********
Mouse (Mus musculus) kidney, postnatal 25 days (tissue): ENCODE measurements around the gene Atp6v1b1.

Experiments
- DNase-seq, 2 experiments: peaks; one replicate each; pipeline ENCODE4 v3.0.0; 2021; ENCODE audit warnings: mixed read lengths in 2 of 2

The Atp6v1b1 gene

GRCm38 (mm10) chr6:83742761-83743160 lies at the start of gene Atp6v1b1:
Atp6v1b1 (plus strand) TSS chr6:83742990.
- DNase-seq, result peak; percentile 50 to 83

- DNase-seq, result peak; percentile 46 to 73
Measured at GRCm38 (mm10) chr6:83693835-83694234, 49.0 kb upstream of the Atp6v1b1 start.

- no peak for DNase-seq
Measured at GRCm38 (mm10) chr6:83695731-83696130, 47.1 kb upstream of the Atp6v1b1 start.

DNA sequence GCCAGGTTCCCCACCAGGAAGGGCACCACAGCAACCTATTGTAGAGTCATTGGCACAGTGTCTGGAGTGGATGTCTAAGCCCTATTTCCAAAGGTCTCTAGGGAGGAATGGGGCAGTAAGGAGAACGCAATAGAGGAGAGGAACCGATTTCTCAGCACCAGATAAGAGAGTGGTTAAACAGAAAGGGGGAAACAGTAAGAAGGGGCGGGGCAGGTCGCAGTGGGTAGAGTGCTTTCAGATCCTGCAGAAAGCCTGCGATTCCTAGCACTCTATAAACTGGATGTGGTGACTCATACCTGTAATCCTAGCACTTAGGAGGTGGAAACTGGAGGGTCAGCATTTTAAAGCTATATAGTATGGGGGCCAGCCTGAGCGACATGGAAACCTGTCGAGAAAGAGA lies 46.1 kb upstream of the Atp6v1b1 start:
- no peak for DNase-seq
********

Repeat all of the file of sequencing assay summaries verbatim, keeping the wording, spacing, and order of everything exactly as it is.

Mouse (Mus musculus) kidney, postnatal 25 days (tissue): ENCODE measurements around the gene Atp6v1b1.

Experiments
- DNase-seq, 2 experiments: peaks; one replicate each; pipeline ENCODE4 v3.0.0; 2021; ENCODE audit warnings: mixed read lengths in 2 of 2

The Atp6v1b1 gene

GRCm38 (mm10) chr6:83742761-83743160 lies at the start of gene Atp6v1b1:
Atp6v1b1 (plus strand) TSS chr6:83742990.
- DNase-seq, result peak; percentile 50 to 83

- DNase-seq, result peak; percentile 46 to 73
Measured at GRCm38 (mm10) chr6:83693835-83694234, 49.0 kb upstream of the Atp6v1b1 start.

- no peak for DNase-seq
Measured at GRCm38 (mm10) chr6:83695731-83696130, 47.1 kb upstream of the Atp6v1b1 start.

DNA sequence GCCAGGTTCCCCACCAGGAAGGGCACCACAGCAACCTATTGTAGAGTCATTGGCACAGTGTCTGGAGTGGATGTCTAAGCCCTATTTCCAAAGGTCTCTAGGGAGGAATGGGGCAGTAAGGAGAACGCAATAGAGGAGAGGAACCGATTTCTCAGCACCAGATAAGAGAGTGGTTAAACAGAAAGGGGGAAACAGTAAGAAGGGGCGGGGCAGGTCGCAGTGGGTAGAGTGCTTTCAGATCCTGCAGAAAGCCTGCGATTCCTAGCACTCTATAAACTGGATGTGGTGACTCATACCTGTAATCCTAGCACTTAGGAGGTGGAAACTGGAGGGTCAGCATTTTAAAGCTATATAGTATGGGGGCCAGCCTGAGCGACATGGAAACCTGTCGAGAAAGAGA lies 46.1 kb upstream of the Atp6v1b1 start:
- no peak for DNase-seq